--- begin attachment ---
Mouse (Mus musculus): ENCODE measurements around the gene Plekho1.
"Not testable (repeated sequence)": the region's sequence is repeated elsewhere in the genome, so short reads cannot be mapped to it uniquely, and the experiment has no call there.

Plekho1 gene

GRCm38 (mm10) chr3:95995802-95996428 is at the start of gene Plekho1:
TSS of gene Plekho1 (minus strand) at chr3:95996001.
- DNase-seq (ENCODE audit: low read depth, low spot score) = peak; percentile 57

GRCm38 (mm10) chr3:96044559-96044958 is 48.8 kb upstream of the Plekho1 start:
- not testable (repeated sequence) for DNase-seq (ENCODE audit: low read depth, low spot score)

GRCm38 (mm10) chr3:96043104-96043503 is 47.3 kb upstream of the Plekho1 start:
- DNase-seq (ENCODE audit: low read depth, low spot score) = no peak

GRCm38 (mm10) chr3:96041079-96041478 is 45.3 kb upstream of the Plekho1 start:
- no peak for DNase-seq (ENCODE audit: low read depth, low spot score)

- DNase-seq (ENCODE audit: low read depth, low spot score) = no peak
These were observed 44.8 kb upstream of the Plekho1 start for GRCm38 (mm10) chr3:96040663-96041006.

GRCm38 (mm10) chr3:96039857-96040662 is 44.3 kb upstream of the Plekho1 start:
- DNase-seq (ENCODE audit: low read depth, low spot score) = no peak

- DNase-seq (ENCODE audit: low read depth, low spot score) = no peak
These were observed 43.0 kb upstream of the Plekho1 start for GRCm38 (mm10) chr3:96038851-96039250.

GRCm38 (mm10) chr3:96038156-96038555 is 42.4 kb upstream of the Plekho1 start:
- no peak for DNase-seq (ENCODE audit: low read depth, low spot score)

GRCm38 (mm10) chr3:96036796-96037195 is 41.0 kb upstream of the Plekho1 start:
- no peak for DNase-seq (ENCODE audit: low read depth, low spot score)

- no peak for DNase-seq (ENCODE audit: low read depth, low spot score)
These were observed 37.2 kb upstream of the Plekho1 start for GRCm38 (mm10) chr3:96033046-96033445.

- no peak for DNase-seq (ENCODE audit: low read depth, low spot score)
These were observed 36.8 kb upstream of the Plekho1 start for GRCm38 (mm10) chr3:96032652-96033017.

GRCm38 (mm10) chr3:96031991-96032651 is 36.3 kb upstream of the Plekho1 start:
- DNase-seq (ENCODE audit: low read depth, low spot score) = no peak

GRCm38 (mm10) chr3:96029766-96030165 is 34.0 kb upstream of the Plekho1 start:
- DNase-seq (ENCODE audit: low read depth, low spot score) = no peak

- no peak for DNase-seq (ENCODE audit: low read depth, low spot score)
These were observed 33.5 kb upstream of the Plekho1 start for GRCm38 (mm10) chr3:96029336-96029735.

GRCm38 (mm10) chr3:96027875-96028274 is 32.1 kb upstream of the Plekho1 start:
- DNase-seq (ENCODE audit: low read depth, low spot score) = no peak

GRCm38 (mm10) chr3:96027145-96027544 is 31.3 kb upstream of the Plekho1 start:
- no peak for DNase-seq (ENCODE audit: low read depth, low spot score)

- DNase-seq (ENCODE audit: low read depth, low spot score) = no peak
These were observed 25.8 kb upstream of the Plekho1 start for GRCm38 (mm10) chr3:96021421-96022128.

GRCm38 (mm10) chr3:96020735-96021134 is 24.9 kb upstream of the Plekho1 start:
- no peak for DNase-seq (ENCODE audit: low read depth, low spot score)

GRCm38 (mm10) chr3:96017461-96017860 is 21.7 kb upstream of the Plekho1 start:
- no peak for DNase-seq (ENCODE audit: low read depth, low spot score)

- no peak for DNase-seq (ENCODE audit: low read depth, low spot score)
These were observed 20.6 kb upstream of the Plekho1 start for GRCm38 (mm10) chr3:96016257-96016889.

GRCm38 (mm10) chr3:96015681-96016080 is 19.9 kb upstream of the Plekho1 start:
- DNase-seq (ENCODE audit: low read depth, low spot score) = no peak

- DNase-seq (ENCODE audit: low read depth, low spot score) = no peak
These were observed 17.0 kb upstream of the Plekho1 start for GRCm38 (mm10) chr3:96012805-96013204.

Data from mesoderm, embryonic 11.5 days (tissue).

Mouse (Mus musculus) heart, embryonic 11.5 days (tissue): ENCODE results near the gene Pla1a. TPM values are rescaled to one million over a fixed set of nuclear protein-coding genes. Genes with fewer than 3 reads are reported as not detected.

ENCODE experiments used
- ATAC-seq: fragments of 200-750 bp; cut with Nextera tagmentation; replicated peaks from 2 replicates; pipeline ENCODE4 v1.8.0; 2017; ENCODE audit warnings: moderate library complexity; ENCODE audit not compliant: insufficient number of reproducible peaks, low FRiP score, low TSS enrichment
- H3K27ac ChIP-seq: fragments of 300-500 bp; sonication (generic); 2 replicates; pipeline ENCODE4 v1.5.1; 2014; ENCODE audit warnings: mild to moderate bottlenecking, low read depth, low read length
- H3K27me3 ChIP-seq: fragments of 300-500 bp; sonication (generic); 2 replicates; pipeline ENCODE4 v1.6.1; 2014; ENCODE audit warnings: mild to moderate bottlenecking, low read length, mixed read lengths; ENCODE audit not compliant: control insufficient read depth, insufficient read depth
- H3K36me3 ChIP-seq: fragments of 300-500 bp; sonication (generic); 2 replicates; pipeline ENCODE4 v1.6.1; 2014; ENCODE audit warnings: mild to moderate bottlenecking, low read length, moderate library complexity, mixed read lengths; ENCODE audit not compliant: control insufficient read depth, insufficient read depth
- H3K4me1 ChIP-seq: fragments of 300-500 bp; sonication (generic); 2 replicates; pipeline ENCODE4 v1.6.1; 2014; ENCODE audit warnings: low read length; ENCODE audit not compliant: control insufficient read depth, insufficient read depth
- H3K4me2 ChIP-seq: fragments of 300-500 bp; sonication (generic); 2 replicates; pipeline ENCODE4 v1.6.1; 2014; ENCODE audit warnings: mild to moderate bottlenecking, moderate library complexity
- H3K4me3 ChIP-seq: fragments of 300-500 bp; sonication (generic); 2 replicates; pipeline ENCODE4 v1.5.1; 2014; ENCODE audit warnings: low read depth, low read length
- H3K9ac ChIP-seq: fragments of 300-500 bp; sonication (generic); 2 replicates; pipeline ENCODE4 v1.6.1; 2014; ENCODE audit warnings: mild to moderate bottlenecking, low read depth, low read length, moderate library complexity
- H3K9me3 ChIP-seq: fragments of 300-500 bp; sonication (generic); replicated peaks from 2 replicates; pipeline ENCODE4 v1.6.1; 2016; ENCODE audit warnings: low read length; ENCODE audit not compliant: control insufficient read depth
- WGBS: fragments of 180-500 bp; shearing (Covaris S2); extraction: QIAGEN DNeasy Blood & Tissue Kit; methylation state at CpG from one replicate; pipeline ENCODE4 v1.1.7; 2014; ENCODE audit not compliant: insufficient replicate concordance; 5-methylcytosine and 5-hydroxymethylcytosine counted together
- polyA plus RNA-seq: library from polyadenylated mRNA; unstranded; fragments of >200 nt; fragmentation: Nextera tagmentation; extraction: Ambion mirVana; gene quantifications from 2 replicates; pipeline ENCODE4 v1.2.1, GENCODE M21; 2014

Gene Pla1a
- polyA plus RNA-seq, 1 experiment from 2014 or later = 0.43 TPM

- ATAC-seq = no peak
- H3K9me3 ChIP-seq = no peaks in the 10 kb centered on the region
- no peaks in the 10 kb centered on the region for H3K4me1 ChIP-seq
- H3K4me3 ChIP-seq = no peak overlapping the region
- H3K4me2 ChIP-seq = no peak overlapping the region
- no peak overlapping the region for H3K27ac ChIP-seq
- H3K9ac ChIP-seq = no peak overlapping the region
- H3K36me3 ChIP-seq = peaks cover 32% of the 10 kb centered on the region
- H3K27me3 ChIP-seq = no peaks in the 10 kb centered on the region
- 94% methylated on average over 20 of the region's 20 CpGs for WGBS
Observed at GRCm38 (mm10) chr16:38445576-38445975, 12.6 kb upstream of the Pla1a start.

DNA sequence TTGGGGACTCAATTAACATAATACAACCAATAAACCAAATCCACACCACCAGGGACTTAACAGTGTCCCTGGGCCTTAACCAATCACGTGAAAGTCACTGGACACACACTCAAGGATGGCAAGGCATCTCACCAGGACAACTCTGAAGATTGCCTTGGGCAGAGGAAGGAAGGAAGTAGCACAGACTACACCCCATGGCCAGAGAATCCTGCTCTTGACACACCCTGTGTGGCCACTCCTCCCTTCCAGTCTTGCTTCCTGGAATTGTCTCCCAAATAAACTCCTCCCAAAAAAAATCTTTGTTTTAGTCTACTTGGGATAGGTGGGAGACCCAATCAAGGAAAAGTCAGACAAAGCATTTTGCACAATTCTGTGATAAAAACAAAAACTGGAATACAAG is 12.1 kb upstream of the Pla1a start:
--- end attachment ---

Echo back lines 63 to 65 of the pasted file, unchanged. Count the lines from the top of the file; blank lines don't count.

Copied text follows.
Gene Pla1a
- polyA plus RNA-seq, 1 experiment from 2014 or later = 0.43 TPM

- ATAC-seq = no peak